Scientists find huge oil plumes deep in Gulf of Mexico: report

May 16, 2010
In this image, acquired by Envisat's Advanced Synthetic Aperture Radar instrument on 28 April 2010 at 03:45 UTC, the oil spill is visible as a lighter grey whirl on the left side of the large black pattern stretching across the Gulf. Credits: ESA

Scientists have discovered enormous plumes of oil in the deep waters of the Gulf of Mexico, in an indication that the leak from an underwater well could be far worse than previously estimated, The New York Times reported late Saturday.

One of the plumes was 10 miles (16 kilometers) long, three miles wide and 300 feet (91 meters) thick, according to the newspaper.

The BP-leased Deepwater Horizon rig exploded and sank in the gulf last month, rupturing a riser pipe that has been spewing hundreds of thousands of gallons of crude into the sea each day.

"There's a shocking amount of oil in the , relative to what you see in the surface water," the Times quoted University of Georgia researcher Samantha Joye as saying.

"There's a tremendous amount of oil in multiple layers, three or four or five layers deep in the water column."

Joye is involved in one of the first scientific missions to gather details about the environmental disaster.

The plumes are depleting the oxygen in the gulf, prompting fears that the process could eventually kill much of the sea life near the plumes, the report said.

Joye said the oxygen had already dropped 30 percent near some of the plumes.

"If you keep those kinds of rates up, you could draw the oxygen down to very low levels that are dangerous to animals in a couple of months," she is quoted as saying. "That is alarming."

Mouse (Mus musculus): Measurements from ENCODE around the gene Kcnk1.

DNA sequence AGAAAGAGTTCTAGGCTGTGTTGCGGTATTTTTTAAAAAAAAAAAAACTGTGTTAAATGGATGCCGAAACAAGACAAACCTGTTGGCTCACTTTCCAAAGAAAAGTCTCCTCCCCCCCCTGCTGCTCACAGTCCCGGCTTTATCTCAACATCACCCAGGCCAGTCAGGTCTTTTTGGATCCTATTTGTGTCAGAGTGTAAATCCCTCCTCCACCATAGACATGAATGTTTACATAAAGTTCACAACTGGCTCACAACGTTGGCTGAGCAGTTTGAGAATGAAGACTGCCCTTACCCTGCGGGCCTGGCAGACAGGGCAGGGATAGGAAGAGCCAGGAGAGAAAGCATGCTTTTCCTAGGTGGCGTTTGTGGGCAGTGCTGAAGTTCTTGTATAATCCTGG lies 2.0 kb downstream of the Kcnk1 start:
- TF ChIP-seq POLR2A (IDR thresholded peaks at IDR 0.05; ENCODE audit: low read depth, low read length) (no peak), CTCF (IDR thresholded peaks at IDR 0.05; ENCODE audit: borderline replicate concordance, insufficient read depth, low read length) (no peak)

The oil plumes were discovered by scientists from several universities working aboard the Pelican, which sailed from Cocodrie, Louisiana, on May 3, the Times said.

Studying video of the gushing oil well, the scientists have tentatively calculated that it could be flowing at a rate of 25,000 to 80,000 barrels of oil a day, the paper noted, up to 16 times the rate of 5,000 barrels a day estimated earlier by US officials and BP.

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frackingawesome
4 / 5 (8) May 16, 2010
Glad to have someone confirm this, I had my suspicions this could be the case.

At this point BP should be held 100% responsible for all costs. Including the costs to restore the wildlife, oceans, lost jobs, and any other impacted entity from this. That is the only way to handle "PR" right now without making millions of people even more angry.
magpies
3.2 / 5 (10) May 16, 2010
You act like they could ever afford the cost in damage this will do to the world. They arnt that rich.
Kedas
3.7 / 5 (7) May 16, 2010
Making them 100% responsible doesn't change the problem.
We have to work together to find a solution as fast as possible to make the problem stop growing and afterward we can give them the death sentence.(preferable a slow one like 'oilboarding')
Because they gambled with our planet for money and we all lost.

Bob_Kob
2 / 5 (4) May 16, 2010
cant they just pump it out?
resinoth
4.2 / 5 (5) May 16, 2010
these riser pipes should have automatic shutoffs.

this is truly outrageous.
shawnev
3.7 / 5 (6) May 16, 2010
BP will only make a loan of money to clean up this horrible mess. The loan will be repaid by everyone on this planet. BP will drive up the price of oil,increase there profits to cover there loss of the mighty Dollar.
BP's responsibility to conduct business on this planet has failed! The loss of life and damage can not be repaid! Good bye BP we can not afford you anymore.
marjon
2.2 / 5 (9) May 16, 2010
So let's stop off shore drilling in the USA and let Venezuela and China (countries well known for their protection of the environment) drill oil off the US coast while we import oil from around the world in huge, fragile tankers subject to sinking and leaking.